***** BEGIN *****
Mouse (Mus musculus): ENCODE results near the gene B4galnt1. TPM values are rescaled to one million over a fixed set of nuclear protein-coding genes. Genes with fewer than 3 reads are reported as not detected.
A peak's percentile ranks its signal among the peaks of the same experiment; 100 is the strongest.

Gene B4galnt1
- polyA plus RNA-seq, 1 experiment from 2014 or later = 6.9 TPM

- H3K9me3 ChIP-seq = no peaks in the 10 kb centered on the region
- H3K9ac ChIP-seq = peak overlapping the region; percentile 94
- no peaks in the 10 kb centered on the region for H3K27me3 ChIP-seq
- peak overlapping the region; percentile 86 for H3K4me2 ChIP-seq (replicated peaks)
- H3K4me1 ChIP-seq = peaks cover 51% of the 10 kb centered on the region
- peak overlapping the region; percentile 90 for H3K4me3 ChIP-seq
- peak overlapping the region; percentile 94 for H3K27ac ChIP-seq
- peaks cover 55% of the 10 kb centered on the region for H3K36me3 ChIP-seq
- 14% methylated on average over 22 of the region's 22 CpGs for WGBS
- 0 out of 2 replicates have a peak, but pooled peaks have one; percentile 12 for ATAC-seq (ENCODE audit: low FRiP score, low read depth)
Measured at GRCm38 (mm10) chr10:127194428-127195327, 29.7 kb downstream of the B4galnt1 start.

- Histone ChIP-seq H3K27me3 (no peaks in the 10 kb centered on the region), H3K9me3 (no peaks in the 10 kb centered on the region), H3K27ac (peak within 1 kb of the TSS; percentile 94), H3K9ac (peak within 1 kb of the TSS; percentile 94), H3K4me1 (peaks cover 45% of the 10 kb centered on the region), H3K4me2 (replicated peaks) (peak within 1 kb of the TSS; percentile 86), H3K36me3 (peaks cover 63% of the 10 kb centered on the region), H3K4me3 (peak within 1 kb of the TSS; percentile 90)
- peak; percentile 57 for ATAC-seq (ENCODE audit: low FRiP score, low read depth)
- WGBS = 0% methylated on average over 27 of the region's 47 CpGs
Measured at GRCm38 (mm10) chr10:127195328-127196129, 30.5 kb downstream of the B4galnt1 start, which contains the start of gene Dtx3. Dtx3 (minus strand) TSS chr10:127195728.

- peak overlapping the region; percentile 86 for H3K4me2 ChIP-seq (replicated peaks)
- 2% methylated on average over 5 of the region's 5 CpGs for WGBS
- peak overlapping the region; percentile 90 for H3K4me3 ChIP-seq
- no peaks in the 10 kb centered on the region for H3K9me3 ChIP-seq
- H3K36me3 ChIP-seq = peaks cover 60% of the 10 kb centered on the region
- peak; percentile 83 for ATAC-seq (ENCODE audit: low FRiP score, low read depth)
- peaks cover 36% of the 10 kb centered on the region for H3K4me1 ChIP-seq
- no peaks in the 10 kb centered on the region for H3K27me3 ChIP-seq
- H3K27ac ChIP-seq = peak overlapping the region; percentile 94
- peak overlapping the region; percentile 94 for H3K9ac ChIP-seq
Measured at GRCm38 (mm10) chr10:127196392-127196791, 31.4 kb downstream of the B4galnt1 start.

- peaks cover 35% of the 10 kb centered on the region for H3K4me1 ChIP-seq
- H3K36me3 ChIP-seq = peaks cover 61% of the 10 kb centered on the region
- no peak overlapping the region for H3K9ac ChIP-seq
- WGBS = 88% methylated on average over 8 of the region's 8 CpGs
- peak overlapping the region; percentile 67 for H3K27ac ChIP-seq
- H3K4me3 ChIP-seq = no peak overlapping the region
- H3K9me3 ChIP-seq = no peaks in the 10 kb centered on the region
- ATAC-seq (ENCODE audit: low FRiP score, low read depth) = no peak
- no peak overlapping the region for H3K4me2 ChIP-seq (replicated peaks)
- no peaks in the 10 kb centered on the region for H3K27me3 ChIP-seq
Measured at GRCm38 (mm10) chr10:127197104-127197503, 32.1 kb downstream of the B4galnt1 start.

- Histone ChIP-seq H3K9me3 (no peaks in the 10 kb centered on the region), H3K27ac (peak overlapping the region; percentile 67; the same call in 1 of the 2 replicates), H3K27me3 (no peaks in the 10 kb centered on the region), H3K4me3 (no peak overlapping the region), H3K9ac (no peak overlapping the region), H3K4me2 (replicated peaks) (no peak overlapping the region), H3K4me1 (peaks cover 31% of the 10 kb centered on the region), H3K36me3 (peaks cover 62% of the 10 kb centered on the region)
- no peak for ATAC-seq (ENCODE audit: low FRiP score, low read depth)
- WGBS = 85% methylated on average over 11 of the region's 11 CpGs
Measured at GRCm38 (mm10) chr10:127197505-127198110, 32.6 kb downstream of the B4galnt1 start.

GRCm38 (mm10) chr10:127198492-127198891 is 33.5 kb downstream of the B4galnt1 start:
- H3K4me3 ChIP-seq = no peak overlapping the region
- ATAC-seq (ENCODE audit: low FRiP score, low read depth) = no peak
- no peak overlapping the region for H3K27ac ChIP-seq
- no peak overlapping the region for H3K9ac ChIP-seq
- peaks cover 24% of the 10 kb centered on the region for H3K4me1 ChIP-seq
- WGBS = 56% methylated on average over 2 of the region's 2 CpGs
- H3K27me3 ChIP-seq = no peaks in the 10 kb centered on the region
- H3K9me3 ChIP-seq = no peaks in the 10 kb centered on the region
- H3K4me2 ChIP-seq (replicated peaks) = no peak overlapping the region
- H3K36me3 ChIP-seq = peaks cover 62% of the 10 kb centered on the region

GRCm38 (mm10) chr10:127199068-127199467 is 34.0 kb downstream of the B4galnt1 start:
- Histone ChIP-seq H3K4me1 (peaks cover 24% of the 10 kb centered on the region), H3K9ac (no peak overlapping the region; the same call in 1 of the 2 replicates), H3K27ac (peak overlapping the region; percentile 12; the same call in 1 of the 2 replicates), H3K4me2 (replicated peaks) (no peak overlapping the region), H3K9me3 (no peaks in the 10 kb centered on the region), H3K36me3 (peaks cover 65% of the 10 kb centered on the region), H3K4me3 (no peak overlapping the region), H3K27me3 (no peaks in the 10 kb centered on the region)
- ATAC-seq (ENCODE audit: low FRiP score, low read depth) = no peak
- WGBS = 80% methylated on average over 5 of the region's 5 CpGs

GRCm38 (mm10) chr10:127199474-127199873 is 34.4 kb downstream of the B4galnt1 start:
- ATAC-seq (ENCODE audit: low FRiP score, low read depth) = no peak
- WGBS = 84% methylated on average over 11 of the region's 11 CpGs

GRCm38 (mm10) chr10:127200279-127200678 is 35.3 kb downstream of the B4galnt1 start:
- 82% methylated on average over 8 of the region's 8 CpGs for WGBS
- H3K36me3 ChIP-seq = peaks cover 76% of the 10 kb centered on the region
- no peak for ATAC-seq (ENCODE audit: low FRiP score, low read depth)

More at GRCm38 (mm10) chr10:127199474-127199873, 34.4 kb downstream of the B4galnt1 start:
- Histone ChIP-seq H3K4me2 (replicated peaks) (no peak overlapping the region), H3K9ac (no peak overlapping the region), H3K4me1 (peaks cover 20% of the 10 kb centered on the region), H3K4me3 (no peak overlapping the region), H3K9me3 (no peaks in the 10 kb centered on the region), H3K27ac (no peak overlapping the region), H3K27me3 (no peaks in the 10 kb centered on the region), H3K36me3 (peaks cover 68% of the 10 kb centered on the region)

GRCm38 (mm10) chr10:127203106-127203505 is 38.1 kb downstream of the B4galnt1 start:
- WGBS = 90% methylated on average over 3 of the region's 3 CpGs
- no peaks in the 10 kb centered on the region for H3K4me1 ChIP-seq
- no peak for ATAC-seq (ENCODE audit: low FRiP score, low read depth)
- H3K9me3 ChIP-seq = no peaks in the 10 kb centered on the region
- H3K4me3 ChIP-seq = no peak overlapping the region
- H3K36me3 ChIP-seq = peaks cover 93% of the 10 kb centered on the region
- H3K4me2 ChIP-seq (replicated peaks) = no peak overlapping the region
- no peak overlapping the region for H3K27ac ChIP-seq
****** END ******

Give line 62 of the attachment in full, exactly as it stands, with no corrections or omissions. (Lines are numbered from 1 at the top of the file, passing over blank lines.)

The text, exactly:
- ATAC-seq (ENCODE audit: low FRiP score, low read depth) = no peak